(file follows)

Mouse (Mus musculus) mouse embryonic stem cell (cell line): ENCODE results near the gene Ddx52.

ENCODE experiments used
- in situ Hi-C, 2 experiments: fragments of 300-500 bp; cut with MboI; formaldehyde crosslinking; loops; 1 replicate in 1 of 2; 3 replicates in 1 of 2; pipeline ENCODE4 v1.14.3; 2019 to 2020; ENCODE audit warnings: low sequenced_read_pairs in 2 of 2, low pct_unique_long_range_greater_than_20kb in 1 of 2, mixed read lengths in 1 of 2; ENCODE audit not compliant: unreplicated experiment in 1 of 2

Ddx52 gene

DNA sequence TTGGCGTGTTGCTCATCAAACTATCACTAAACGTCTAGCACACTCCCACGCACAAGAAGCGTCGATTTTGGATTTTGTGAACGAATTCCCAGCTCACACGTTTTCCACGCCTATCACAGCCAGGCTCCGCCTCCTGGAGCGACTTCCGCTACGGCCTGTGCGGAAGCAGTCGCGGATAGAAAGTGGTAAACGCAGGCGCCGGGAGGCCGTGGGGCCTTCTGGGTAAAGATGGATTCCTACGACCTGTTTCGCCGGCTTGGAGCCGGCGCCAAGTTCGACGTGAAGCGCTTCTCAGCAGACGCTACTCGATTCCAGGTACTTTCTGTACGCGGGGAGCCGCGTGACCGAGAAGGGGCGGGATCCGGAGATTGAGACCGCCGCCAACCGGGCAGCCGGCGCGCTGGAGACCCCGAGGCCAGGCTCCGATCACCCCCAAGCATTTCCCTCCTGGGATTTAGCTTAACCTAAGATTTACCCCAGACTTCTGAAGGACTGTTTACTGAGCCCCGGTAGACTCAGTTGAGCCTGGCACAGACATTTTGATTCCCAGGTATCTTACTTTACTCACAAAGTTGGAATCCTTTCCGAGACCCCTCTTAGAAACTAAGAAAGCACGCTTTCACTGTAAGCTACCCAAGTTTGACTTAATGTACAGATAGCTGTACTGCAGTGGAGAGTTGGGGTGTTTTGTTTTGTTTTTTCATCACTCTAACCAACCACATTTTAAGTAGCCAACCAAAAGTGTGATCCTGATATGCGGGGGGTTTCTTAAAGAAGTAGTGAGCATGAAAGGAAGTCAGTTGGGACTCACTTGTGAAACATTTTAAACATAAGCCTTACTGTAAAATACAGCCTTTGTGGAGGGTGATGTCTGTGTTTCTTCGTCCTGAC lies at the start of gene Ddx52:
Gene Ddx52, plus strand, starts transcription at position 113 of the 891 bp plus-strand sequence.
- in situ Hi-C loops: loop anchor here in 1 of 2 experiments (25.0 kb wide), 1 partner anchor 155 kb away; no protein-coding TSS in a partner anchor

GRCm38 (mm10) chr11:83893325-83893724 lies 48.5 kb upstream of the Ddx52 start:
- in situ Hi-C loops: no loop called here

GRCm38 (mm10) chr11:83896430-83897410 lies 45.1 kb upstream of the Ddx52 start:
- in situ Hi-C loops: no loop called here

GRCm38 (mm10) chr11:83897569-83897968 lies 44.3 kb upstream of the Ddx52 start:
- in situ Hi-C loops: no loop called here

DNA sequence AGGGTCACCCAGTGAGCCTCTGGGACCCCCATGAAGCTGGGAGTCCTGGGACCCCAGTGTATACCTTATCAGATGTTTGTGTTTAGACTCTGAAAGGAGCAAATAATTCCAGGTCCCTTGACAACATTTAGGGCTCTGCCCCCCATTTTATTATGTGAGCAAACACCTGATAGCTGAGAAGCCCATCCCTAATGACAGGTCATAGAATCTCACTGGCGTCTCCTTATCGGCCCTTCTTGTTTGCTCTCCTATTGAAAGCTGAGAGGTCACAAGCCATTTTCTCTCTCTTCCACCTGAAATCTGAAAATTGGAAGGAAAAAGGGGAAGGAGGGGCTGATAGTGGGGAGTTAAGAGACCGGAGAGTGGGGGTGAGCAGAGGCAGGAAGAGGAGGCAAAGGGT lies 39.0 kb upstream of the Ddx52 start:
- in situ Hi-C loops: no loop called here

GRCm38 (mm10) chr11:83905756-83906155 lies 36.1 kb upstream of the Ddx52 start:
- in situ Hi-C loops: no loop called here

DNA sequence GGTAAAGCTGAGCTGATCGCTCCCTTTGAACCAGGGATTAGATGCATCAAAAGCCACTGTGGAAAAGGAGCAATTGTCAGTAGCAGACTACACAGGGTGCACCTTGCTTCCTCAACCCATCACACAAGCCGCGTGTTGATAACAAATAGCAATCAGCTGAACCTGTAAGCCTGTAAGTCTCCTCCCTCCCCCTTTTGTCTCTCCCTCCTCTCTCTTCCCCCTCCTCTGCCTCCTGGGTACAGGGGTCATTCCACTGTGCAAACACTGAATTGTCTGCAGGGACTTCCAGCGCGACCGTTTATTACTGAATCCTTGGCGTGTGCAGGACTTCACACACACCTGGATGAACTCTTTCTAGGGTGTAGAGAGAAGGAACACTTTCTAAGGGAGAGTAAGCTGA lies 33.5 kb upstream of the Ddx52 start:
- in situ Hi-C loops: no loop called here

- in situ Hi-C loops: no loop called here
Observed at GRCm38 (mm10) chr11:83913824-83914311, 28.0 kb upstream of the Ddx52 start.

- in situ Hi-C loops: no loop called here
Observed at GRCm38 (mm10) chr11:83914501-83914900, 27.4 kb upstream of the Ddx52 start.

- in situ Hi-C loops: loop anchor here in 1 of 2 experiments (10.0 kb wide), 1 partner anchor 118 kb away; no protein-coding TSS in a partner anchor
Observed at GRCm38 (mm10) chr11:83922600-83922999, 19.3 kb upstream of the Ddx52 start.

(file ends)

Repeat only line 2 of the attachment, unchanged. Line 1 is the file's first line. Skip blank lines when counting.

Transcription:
ENCODE experiments used